Wednesday, December 8, 2021

Election authorities say Yangkin’s underage son tried to vote

RICHMOND, Virginia. – The young son of Virginia Governor-elect Glenn Yangkin tried twice to vote in Tuesday’s election, officials said Friday.

According to Scott Konopasek, the general registrar of Fairfax County, the 17-year-old son produced his ID, but was told he was not eligible to vote because of his age, and he turned it down. The statement said that the teenager did not vote successfully, did not make false statements, did not interfere with the vote and, apparently, “did not violate the elections.”

The statement mentions Yangkin’s son by name, arguing that the identification was based on simultaneous records by the Election Commissioner.

This was first reported by The Washington Post. The Associated Press does not name his son because he is a minor.

Youngkin defeated former Gov. Terry McAuliffe earlier this week, becoming the first Republican to win a governor’s race in Virginia since 2009. His victory was part of a Republican sweep on election night, which resulted in the GOP taking back two other offices in Virginia. The Democrats also said Friday night that they are ceding control of the House of Representatives. The Associated Press has yet to announce all House races.

A spokesman for Yangkin, who actively campaigned for election integrity, said his son had misunderstood the laws of Virginia.

“Unfortunately, as Glenn tries to rally the Commonwealth around his positive message of better schools, safer streets, lower cost of living and more jobs, his political opponents are outraged that they have suffered historic losses this year – promoting opposition research to a 17-year-old who sincerely misunderstood Virginia’s election law and simply asked election officials if he was eligible to vote; when he was told that he had not done so, he went to school, ”Devin O’Malley said in a statement.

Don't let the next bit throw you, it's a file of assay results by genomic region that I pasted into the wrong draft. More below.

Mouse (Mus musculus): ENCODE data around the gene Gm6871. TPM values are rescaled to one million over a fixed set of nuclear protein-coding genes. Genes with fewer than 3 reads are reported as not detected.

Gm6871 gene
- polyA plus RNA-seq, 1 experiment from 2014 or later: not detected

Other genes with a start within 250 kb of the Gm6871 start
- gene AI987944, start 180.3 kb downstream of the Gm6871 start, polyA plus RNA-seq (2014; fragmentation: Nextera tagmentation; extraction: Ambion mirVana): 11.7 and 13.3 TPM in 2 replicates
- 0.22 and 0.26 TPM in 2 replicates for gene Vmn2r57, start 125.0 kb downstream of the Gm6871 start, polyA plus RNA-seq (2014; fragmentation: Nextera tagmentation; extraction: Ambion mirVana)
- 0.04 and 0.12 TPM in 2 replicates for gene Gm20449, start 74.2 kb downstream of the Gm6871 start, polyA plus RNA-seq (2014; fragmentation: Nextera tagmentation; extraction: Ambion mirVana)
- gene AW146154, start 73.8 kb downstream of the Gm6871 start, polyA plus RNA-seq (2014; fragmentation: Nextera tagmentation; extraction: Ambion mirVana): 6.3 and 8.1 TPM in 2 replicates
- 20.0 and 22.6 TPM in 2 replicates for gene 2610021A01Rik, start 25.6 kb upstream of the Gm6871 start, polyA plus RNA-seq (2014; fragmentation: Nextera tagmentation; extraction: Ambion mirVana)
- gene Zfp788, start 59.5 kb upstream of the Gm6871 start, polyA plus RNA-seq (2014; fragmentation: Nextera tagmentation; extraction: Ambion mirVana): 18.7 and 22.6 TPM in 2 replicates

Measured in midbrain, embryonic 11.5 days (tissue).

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Virginia law allows anyone who is 17 and turns 18 by election day to register early and vote in any midterm primary or by-election.

Jennifer Chanty, the precinct chief, told The Washington Post that she met her son, who left after he was first told he was too young to vote. She said he came back a short time later, saying that a friend, who was also 17, was allowed to vote.

Youngkin, who has four children, made electoral integrity a centerpiece of his campaign during the GOP nomination battle, and for months he refused to say if President Joe Biden was legitimately elected.

After winning the nomination in May, Yangkin has largely focused on other issues, although he has drawn criticism from Democrats for his participation in the Liberty University election integrity rally, for indirectly answering the question of whether he would confirm the 2020 election, and for campaigning with the state. Senator Amanda Chase, a prominent supporter of conspiracy theories.

During the debate, he said there was “no significant fraud” in the 2020 elections, which he called “credibly fair.”

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